City of Sound is about cities, design, architecture, music, media, politics and more. Written by Dan Hill since 2001.

Journal: Video game flâneur

Written in


Is it true that Rockstar’s next big game is a version of the The Warriors? If so, fantastic. I love The Warriors. And I have heard this rumour a couple of times now.

[This next part-inspired by Jonathan Bell’s excellent recent piece over at Things magazine concerning video game representations of cities, and their potential impact on contemporary architecture]

Rockstar and others have virtually (pun intended) built the digital infrastructure to generate generic large city forms. All they have to do is drape a particular cultural fabric over it, and the architecture, clothes, music, adverts etc. all just fall into place, as defined by a talented new form of ‘curator’ perhaps. (Hey Rockstar, if you’re listening, I’ll have that job!).

[Thought about this before, after reading about Gangs of New York and similar potential in films; read also about the way Rockstar design this stuff; about some future potential of Rockstar’s city-based games; and Manhattan as muse for video games.]

If it is The Warriors, then just inhabiting a version of NYC in the early 80s would be a blast. One of my favourite near-mythical urban eras, as witnessed in the incredibly flawed but compelling film Downtown 81. I’d struggle to do address any of the usual Rockstar narrative ploys though, instead trying to track down John Zorn, Arto Lindsay & DNA, Grandmaster Flash and Melle Mel, The Kitchen, James White & The Blacks, Talking Heads, Thurston Moore, Basquiat etc. Materialising in the almost deserted early-80s Lower East Side, I’d probably get my head kicked in anyway (which is standard Rockstar plot device of course).

One of the Tate Modern’s first shows, Century City, was built around the conceit of particular cities assuming particular cultural importance at particular times: with their visual art bias (dumbasses!) they pinned New York from ’69 to ’74. Also, Moscow from 1916-1930; Vienna 1908-1918; Rio 1955-1969 etc. We had similar concerns when curating Urbis. It’s an alluring thought – if given a video game-based time machine, where would you go back to? As well as NYC 1980, I’d loved to have witnessed the insanity of 1830s Manchester, as the city rises, unfettered by planning concerns or old conceptions of ‘the city’, seemingly powered by entirely new forms of energy, commerce, and organisation. The city-states of renaissance Italy could be fun. Weimar Berlin would certainly open the mind. So, if Rockstar where to ‘open-source’ their city-machines such that any urban forms could created, where to be a video game flâneur?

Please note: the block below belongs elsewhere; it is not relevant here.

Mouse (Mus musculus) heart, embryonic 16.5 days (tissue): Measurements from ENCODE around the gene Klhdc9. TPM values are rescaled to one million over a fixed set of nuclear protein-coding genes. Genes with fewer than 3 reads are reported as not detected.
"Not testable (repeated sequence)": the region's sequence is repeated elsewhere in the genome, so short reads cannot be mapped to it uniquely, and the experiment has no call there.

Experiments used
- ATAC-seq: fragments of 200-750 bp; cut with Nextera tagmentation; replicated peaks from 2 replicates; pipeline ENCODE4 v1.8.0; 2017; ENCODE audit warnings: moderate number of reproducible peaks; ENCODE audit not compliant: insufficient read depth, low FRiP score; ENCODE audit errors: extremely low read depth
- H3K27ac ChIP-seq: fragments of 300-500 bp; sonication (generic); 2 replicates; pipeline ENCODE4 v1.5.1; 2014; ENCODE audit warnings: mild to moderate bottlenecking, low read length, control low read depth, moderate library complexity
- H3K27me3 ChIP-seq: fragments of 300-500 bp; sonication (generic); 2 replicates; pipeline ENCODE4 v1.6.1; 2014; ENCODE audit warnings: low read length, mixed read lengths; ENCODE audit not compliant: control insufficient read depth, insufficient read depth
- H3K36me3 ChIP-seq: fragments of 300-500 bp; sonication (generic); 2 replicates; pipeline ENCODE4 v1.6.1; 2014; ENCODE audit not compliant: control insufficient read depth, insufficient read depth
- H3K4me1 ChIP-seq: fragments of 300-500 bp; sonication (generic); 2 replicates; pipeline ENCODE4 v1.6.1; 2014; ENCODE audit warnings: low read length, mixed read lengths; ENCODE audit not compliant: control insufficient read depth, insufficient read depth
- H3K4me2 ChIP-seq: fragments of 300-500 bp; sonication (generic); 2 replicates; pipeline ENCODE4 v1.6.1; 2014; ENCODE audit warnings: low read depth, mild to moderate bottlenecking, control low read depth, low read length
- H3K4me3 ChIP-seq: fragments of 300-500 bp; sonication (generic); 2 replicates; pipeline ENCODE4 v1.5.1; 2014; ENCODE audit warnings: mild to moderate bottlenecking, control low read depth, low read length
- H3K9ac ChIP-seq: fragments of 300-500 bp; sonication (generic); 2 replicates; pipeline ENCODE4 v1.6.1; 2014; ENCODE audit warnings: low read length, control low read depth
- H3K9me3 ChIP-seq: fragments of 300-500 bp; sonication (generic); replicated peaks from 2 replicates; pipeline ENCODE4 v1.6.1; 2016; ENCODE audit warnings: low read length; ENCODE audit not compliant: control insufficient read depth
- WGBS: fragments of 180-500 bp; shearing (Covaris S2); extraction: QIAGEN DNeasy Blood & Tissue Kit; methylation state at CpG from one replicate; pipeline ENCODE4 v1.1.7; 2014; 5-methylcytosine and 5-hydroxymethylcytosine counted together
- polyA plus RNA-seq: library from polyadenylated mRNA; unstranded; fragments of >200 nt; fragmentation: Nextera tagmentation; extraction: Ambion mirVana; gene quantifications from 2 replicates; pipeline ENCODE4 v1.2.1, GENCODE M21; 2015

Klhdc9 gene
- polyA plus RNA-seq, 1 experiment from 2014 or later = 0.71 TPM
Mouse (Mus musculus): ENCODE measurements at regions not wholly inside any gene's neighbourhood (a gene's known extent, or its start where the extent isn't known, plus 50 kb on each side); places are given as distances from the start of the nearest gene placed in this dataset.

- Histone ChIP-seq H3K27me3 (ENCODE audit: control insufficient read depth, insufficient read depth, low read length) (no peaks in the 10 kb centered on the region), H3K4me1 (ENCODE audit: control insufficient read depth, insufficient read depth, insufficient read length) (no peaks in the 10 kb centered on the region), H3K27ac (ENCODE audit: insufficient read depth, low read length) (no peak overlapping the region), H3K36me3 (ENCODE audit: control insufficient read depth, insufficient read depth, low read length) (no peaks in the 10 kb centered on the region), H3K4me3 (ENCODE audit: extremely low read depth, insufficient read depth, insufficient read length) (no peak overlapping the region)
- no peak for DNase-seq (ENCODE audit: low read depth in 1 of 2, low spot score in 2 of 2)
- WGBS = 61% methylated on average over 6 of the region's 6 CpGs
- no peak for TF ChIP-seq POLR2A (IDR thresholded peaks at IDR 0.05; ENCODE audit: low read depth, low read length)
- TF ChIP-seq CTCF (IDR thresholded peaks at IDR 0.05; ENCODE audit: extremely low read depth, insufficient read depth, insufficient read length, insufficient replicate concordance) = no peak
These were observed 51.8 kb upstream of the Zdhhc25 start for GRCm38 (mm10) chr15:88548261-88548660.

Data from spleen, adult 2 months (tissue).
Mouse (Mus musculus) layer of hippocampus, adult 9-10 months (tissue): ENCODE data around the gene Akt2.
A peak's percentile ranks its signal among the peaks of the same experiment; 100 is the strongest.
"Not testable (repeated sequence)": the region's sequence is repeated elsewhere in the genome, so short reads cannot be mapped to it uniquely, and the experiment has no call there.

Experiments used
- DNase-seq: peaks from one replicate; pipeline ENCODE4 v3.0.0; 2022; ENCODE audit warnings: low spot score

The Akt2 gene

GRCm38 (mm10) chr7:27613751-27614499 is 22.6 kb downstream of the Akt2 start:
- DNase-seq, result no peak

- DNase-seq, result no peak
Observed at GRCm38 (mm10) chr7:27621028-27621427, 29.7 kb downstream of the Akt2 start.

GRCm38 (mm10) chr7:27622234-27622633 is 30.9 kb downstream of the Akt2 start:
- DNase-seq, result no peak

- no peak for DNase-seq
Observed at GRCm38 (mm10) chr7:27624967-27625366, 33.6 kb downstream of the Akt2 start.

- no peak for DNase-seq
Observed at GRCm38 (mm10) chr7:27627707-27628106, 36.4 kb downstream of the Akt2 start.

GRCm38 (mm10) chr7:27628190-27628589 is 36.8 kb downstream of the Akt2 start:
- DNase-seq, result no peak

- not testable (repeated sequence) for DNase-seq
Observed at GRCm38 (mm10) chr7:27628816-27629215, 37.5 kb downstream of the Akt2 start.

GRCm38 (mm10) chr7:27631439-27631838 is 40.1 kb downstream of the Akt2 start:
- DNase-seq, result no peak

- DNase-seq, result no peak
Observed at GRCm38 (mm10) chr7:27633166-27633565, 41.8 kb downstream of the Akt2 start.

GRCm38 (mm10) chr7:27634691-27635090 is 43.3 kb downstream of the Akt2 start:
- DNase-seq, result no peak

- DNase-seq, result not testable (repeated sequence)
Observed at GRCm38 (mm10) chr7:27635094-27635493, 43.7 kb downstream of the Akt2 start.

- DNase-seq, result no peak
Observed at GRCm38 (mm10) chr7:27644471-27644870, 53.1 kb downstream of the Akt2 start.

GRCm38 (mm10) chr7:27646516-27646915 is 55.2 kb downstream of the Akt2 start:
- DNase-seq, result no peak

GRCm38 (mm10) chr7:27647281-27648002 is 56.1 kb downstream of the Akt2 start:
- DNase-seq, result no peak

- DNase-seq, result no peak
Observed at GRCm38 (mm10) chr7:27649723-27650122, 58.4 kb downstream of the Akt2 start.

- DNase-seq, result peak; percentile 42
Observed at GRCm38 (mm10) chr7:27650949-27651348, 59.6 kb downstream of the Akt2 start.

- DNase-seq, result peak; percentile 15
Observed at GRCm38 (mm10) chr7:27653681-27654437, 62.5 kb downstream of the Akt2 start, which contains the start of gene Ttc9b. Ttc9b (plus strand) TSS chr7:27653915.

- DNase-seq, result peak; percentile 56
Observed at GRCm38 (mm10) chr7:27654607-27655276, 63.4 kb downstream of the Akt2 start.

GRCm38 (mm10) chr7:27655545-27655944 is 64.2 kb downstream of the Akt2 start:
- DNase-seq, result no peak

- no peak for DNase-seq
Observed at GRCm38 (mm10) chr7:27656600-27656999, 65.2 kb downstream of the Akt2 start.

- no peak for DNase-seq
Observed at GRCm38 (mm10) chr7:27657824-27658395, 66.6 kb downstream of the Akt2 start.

3 responses to “Journal: Video game flâneur”

  1. Dan Avatar

    Just discovered this film, Times Square. Looks to be similar era to Downtown 81, if less arty.


  2. Dan Avatar

    Leaving aside my thesis that all journalists do these days is reprint blog entries, this Sunday’s Observer Music Monthly had an interestingly related article: “If you could travel through space and time, at which city would you alight to twist and shout or even let it all hang out.”
    The god-like Charlie Gillett compiled the list. I’ve met Charlie (we had wanted to do a website at work around his BBC London & World Service shows) and he’s a thoroughly nice chap as well as one of radio’s greatest ever DJs. Here’s his list – as idiosyncratic, forward-looking, and interesting as ever:
    1 San Francisco, 1966-68 (Jefferson Airplane, Grateful Dead, Janis Joplin, Steve Miller, Bill Graham’s Fillmore, Tom Donahue’s ‘free form radio,’ Jann Wenner’s Rolling Stone magazine)
    2 New Orleans, 1900-1910 (Jazz)
    3 Paris, 1987-2004 (Les Negresses Vertes, Mano Negra.)
    4 Liverpool, 1961-63 (Kenny Ball and his Jazzmen, Big Three, Rory Storm and the Hurricanes, The Silver Beetles)
    5 Memphis, 1951-56 (Johnny Ace, Bobby Bland, Rosco Gordon, Sam Phillips)
    6 Barcelona, 2000-2004 (Ojos de Brujos, Dusminguet, Macaco)
    7 Detroit, 1959-68 (Berry Gordy & Motown, Bob Seger, the MC5, Iggy and the Stooges)
    8 Dakar, 2004 (hip hop, Daara J
    9 New Orleans, 1955-1956 (Fats Domino, Little Richard)
    10 St Petersburg, 2000-2004 (Leningrad, Markscheider Kunst)
    I can’t quibble with Charlie’s choices of San Francisco, Memphis, Liverpool, Detroit, or New Orleans. Not sure about the others, but time will tell.
    Of course, once we head off down this particular rabbithole, we’re also talking:
    Chicago from the mid-50s to the mid-60s (large scale African American migration north creates electric blues);
    Vienna (early-20th century contemporary composition of Schoenberg, Webern, Berg etc.);
    Canterbury (early 1970s folk-rock scene);
    Seattle (early to mid-90s grunge);
    Manchester (mid-80s to mid-90s, from Joy Division through to the ‘Madchester’ of Happy Mondays, via Smiths, New Order, Stone Roses etc.);
    Sheffield (early-80s: Heaven 17, Human League, Cabaret Voltaire, ABC etc.).
    Had the pleasure of being there for bits of the last two!
    Written about aspects of this before (scroll down to location). There’s loads in here.
    Charlie’s List: Observer Music Monthly: The 10


  3. Dan Avatar

    And in a follow-up series of letters in this month’s Observer Music Monthly, readers add the above cities/music scenes – as well as adding Köthen 1717-1728 (Bach et al), and London 1962-66 (blues/R&B/soul boom, mods, rockers, trad Jazz, Flamingo & Marquee clubs etc.)


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